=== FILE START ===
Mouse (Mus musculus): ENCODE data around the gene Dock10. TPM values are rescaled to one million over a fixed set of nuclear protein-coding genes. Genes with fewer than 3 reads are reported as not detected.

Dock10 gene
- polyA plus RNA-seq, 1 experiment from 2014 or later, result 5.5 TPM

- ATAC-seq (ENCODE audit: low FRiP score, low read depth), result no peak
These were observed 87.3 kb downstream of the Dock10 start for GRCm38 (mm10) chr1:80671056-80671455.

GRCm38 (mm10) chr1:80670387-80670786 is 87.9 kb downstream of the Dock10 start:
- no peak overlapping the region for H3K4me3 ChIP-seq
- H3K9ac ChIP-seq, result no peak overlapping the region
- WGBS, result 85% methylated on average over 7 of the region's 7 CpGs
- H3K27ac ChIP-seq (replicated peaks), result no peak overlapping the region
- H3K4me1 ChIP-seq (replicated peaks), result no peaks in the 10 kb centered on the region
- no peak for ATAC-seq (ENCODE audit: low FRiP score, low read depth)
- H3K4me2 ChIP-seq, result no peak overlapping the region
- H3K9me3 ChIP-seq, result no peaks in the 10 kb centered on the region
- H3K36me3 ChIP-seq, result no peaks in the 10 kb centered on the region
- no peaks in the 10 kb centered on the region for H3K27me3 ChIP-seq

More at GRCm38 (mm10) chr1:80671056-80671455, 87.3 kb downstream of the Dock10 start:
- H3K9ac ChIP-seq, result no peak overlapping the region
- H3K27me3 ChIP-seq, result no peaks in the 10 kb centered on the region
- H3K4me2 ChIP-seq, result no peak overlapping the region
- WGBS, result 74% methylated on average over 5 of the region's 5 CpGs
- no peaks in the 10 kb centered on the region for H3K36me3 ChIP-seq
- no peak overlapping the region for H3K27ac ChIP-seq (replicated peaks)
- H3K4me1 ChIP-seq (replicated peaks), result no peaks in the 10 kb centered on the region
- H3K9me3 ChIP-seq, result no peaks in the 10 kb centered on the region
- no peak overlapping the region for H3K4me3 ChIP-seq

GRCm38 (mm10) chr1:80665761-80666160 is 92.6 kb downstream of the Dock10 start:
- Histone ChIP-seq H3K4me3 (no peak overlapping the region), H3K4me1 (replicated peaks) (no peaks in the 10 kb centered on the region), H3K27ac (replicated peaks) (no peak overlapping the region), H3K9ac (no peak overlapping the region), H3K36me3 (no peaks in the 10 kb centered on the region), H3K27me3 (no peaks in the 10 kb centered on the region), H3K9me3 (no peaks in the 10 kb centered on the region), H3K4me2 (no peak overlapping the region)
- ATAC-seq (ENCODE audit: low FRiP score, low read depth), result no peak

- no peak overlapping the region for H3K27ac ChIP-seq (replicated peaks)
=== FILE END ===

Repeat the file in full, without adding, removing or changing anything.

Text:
Mouse (Mus musculus): ENCODE data around the gene Dock10. TPM values are rescaled to one million over a fixed set of nuclear protein-coding genes. Genes with fewer than 3 reads are reported as not detected.

Dock10 gene
- polyA plus RNA-seq, 1 experiment from 2014 or later, result 5.5 TPM

- ATAC-seq (ENCODE audit: low FRiP score, low read depth), result no peak
These were observed 87.3 kb downstream of the Dock10 start for GRCm38 (mm10) chr1:80671056-80671455.

GRCm38 (mm10) chr1:80670387-80670786 is 87.9 kb downstream of the Dock10 start:
- no peak overlapping the region for H3K4me3 ChIP-seq
- H3K9ac ChIP-seq, result no peak overlapping the region
- WGBS, result 85% methylated on average over 7 of the region's 7 CpGs
- H3K27ac ChIP-seq (replicated peaks), result no peak overlapping the region
- H3K4me1 ChIP-seq (replicated peaks), result no peaks in the 10 kb centered on the region
- no peak for ATAC-seq (ENCODE audit: low FRiP score, low read depth)
- H3K4me2 ChIP-seq, result no peak overlapping the region
- H3K9me3 ChIP-seq, result no peaks in the 10 kb centered on the region
- H3K36me3 ChIP-seq, result no peaks in the 10 kb centered on the region
- no peaks in the 10 kb centered on the region for H3K27me3 ChIP-seq

More at GRCm38 (mm10) chr1:80671056-80671455, 87.3 kb downstream of the Dock10 start:
- H3K9ac ChIP-seq, result no peak overlapping the region
- H3K27me3 ChIP-seq, result no peaks in the 10 kb centered on the region
- H3K4me2 ChIP-seq, result no peak overlapping the region
- WGBS, result 74% methylated on average over 5 of the region's 5 CpGs
- no peaks in the 10 kb centered on the region for H3K36me3 ChIP-seq
- no peak overlapping the region for H3K27ac ChIP-seq (replicated peaks)
- H3K4me1 ChIP-seq (replicated peaks), result no peaks in the 10 kb centered on the region
- H3K9me3 ChIP-seq, result no peaks in the 10 kb centered on the region
- no peak overlapping the region for H3K4me3 ChIP-seq

GRCm38 (mm10) chr1:80665761-80666160 is 92.6 kb downstream of the Dock10 start:
- Histone ChIP-seq H3K4me3 (no peak overlapping the region), H3K4me1 (replicated peaks) (no peaks in the 10 kb centered on the region), H3K27ac (replicated peaks) (no peak overlapping the region), H3K9ac (no peak overlapping the region), H3K36me3 (no peaks in the 10 kb centered on the region), H3K27me3 (no peaks in the 10 kb centered on the region), H3K9me3 (no peaks in the 10 kb centered on the region), H3K4me2 (no peak overlapping the region)
- ATAC-seq (ENCODE audit: low FRiP score, low read depth), result no peak

- no peak overlapping the region for H3K27ac ChIP-seq (replicated peaks)